“We can not right matters by taking from one what he has honestly acquired to bestow upon another what he has not earned.” He is the first president to have his voice preserved by means of recording. He was also the first president to have electricity in White House, however, he and his wife were so fearful of being electrocuted, they refused to touch the light switches, often sleeping with the lights on! He was also the only president to lose a presidential re-election to a former president. He is Benjamin Harrison VI, 23rd President of the United States, serving from March 4, 1889, until March 4, 1893. Benjamin, the grandson of William Harrison, 9th President of the United States and great-grandson of Benjamin Harrison V, signer of the Declaration of Independence, was born on August 20, 1833, in North Bend, Ohio. Benjamin’s family was one of the First Families of Virginia, with roots going all the way back to Jamestown. Benjamin attended Farmer’s College, where he met his first wife, Caroline Scott. In 1850, he transferred to Miami University in Oxford, Ohio, and went on to study and practice law.
In 1853, Benjamin married Caroline, in a ceremony, that her father, a Presbyterian minister, presided over. Benjamin and Caroline were both also Presbyterian. In 1856, Benjamin joined the Republican party and was elected Indianapolis City Attorney. Two years later, Benjamin opened his own law practice with William Wallace. Benjamin remained active in politics, becoming Reporter of Decisions for the Indiana Supreme Court in 1860. That same year, Benjamin opened a new law firm with William Fishback.
The Civil War interrupted Benjamin’s political ambitions, as he joined the Union Army as a captain and company commander in 1862. Benjamin went on to participate in Sherman’s Atlanta Campaign. By the conclusion of the war, he had reached the rank of brigadier general. Throughout the war, he maintained his position as Reporter of Decisions, which provided his family with a steady income, as well as kept him politically active.
Upon returning from the war, Benjamin ignored urgings to run for Congress, instead choosing to speak on behalf of other politicians, a task for which he was highly praised. In 1872, Benjamin unsuccessfully campaigned to receive the nomination for governor of Indiana. This defeat led Benjamin to return to his law practice, in which he was successful. Benjamin continued to serve in small capacity as needed.
In 1880, Benjamin was elected as a United States Senator for Indiana. Benjamin also campaigned for James Garfield, who was running for president. Upon his election, the president offered Benjamin a cabinet position. Benjamin respectfully declined the offer, instead choosing to remain in the Senate, where he served until 1887. During his time in the Senate, Benjamin campaigned for generous pensions for veterans and their widows and greater educational opportunities for Southerns, including African Americans. Benjamin lost his re-election bid in 1886, due to a re-drawing of the districts by the Democrats.
Following his defeated, Benjamin returned to his law practice, but stayed politically active. In 1888, the Republican Party favorite, James G. Blaine, withdrew his name from contention of the Presidential nomination. Ultimately, Benjamin was selected to run in his place. Although he lost the popular vote by 90,000, he carried the electoral college, defeating incumbent Grover Cleveland, leading to many to claim the election was corrupt. Benjamin was inaugurated 100 years after George Washington was inaugurated as 1st President of the United States.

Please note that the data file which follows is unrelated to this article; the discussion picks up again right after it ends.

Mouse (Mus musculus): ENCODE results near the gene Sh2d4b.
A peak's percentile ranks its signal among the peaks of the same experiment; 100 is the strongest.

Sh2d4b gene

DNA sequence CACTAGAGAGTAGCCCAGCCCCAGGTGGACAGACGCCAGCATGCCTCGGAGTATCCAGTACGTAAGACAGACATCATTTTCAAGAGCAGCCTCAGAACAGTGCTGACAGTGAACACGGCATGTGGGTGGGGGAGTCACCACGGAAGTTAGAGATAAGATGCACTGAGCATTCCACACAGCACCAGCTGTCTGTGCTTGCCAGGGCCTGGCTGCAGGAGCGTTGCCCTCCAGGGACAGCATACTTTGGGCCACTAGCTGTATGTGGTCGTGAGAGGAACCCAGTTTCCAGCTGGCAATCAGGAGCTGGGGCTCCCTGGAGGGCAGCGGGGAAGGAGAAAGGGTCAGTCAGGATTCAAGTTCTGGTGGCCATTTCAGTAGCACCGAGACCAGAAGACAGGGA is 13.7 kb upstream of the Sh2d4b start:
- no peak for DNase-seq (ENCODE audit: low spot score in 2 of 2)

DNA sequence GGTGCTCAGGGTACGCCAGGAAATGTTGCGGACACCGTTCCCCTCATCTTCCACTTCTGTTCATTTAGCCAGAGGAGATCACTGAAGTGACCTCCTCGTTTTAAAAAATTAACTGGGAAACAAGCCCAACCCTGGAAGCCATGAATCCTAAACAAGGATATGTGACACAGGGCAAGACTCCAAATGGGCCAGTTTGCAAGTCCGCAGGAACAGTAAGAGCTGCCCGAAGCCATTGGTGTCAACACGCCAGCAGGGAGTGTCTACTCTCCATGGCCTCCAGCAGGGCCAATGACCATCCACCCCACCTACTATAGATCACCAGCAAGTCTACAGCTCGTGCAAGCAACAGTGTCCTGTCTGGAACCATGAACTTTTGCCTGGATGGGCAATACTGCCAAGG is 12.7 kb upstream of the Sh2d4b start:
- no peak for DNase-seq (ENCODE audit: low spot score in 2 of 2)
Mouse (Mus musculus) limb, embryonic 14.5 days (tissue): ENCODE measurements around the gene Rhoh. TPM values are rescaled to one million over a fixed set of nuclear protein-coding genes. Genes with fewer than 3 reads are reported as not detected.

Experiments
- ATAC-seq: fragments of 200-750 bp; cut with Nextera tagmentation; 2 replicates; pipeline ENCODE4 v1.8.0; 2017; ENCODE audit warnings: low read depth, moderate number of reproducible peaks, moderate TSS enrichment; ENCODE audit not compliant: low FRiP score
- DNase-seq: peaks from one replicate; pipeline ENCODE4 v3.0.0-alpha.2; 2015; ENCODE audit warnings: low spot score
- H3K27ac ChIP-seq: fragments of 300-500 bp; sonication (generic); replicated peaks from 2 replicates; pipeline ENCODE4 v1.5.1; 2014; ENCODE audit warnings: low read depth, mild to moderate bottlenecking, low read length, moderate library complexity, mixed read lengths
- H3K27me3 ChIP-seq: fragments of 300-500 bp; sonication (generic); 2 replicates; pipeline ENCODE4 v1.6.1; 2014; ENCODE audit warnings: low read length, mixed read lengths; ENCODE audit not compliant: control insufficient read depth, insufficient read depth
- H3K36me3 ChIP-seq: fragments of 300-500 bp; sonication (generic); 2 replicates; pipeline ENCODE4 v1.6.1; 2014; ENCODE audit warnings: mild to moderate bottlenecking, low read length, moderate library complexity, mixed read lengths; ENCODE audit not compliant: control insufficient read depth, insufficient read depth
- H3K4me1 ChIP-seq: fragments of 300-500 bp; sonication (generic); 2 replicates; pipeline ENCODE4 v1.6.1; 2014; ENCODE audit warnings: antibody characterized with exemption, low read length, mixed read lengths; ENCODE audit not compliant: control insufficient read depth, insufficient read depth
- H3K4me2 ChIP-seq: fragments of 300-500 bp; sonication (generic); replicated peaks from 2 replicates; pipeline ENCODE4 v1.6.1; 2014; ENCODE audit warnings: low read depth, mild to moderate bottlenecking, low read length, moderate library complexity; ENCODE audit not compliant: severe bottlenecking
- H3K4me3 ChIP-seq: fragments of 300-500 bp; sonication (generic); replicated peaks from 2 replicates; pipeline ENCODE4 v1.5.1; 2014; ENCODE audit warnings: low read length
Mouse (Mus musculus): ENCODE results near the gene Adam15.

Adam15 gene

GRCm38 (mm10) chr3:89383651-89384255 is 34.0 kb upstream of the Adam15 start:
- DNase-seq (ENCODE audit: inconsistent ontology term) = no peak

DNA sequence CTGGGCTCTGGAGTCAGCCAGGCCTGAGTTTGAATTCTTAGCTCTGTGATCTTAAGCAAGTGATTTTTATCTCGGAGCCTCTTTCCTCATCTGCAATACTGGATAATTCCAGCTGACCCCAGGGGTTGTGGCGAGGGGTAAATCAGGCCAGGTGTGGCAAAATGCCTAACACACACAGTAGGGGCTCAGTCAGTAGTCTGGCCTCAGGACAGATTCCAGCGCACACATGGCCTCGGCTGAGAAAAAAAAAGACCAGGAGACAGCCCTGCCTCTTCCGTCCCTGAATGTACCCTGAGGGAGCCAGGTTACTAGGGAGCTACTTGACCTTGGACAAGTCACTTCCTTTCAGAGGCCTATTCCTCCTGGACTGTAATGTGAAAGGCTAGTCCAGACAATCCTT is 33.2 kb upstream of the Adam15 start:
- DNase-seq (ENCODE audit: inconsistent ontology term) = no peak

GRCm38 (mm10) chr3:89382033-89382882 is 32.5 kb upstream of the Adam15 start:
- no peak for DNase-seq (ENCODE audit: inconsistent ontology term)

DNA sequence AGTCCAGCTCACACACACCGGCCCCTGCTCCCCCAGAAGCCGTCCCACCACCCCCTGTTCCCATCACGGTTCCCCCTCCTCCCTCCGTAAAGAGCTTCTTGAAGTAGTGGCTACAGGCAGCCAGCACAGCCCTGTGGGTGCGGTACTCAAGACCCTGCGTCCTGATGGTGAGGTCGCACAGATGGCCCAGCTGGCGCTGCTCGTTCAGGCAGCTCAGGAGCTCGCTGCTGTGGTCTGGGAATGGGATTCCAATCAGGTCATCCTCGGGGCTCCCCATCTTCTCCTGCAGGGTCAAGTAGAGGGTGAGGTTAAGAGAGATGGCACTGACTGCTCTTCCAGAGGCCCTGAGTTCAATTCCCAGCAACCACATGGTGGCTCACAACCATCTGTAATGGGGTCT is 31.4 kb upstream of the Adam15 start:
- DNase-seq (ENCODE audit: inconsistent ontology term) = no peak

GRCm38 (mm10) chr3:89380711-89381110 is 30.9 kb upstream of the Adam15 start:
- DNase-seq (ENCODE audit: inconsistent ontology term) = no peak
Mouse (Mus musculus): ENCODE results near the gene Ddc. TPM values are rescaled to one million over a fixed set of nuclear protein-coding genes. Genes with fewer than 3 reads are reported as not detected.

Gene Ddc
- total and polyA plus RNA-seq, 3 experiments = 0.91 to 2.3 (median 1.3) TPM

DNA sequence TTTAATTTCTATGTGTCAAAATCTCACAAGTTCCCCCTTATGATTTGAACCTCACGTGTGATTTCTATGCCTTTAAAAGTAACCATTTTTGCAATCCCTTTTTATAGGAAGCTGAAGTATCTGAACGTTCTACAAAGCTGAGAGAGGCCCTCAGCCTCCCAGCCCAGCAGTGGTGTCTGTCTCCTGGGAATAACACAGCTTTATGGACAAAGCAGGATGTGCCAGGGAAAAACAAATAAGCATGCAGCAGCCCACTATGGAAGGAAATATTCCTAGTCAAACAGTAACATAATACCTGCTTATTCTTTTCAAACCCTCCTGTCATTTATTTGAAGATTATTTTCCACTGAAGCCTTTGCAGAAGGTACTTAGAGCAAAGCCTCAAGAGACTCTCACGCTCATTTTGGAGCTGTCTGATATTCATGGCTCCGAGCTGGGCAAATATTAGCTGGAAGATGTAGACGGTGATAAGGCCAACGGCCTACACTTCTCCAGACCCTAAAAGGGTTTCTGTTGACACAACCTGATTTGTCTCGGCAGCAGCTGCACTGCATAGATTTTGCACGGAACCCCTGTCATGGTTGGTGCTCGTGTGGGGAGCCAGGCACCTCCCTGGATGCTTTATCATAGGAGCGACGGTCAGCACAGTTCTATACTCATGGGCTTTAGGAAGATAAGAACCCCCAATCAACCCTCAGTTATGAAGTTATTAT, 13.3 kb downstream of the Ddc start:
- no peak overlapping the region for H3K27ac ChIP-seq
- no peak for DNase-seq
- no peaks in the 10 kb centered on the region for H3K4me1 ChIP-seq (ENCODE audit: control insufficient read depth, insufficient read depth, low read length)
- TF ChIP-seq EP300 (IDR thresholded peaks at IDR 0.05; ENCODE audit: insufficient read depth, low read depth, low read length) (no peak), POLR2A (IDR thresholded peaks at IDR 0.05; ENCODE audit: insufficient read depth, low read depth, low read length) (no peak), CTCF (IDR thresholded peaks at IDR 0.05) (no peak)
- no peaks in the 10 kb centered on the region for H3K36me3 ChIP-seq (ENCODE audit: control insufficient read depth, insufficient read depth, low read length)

During his presidency, six states - a record! - were admitted into the Union: North Dakota, South Dakota, Wyoming, Montana, Washington, and Idaho. A deep rivalry existed between North and South Dakota, which were both signed into the Union on November 2, 1889. Due to the rivalry, Benjamin ordered that the papers be shuffled and he not see the states names when signing. To this day, no one knows which state was admitted first, although North Dakota has gained the title of the 39th state because it came first alphabetically.
Also during his presidency, Benjamin oversaw the last major American Indian battle, the Battle of Wounded Knee, in which over 100 Sioux, including many women and children, were killed. Another domestic issue facing President Harrison was civil rights for Negros. Despite Benjamin’s attempts, congress consistently denied approval for such bills.
As the re-election approached, Benjamin’s popularity began to decrease, along with his wife’s health. What had once been a national surplus had turned into a deficit, and Benjamin was accused of wasteful spending. Some of the surplus had been spent on the Dependent and Disability Pension Act which provided pensions to disabled veterans, regardless of the cause of their disability. Benjamin also greatly increased the number of naval ships, further depleting government funds. Additionally, Benjamin chose to not actively campaign, instead he stayed with his wife and cared for her. Caroline died two weeks before the election, which Grover Cleveland, his opponent, decisively won.
After leaving the White House, Benjamin briefly lived in California, giving lectures at Stanford University. He also traveled around the nation giving speeches in support of William McKinley. In 1896, Benjamin was married to Mary Scott Lord Dimmick, a women 25 years his junior and of whom his two children disapproved. He also returned to his law practice. He went on to try a case before the Supreme Court of the United States, one of three former president’s to do so (John Quincy Adams and Grover Cleveland being the other two.)
Benjamin died of pneumonia on March 13, 1901, in Indianapolis, Indiana, at the age of 67. He was buried in Indianapolis, along side his two wives.
Happy Birthday Mr. President!